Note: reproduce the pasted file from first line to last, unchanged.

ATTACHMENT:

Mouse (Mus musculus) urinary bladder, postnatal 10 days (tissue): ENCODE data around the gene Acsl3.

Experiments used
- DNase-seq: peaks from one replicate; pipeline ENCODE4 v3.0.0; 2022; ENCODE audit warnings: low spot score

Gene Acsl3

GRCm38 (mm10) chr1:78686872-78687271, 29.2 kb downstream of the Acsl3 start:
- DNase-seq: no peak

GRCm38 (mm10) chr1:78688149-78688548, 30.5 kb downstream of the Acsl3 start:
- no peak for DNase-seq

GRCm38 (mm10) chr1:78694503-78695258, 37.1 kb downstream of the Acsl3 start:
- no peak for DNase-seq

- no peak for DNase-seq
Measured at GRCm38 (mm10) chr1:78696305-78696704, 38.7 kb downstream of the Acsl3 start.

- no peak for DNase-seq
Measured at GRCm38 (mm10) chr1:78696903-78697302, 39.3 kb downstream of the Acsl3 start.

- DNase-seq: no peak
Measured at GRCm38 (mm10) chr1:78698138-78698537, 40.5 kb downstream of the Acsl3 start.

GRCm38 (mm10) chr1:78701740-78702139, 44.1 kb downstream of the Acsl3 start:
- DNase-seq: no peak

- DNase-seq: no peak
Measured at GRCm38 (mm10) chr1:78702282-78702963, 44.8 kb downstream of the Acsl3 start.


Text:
Mouse (Mus musculus) urinary bladder, postnatal 10 days (tissue): ENCODE data around the gene Acsl3.

Experiments used
- DNase-seq: peaks from one replicate; pipeline ENCODE4 v3.0.0; 2022; ENCODE audit warnings: low spot score

Gene Acsl3

GRCm38 (mm10) chr1:78686872-78687271, 29.2 kb downstream of the Acsl3 start:
- DNase-seq: no peak

GRCm38 (mm10) chr1:78688149-78688548, 30.5 kb downstream of the Acsl3 start:
- no peak for DNase-seq

GRCm38 (mm10) chr1:78694503-78695258, 37.1 kb downstream of the Acsl3 start:
- no peak for DNase-seq

- no peak for DNase-seq
Measured at GRCm38 (mm10) chr1:78696305-78696704, 38.7 kb downstream of the Acsl3 start.

- no peak for DNase-seq
Measured at GRCm38 (mm10) chr1:78696903-78697302, 39.3 kb downstream of the Acsl3 start.

- DNase-seq: no peak
Measured at GRCm38 (mm10) chr1:78698138-78698537, 40.5 kb downstream of the Acsl3 start.

GRCm38 (mm10) chr1:78701740-78702139, 44.1 kb downstream of the Acsl3 start:
- DNase-seq: no peak

- DNase-seq: no peak
Measured at GRCm38 (mm10) chr1:78702282-78702963, 44.8 kb downstream of the Acsl3 start.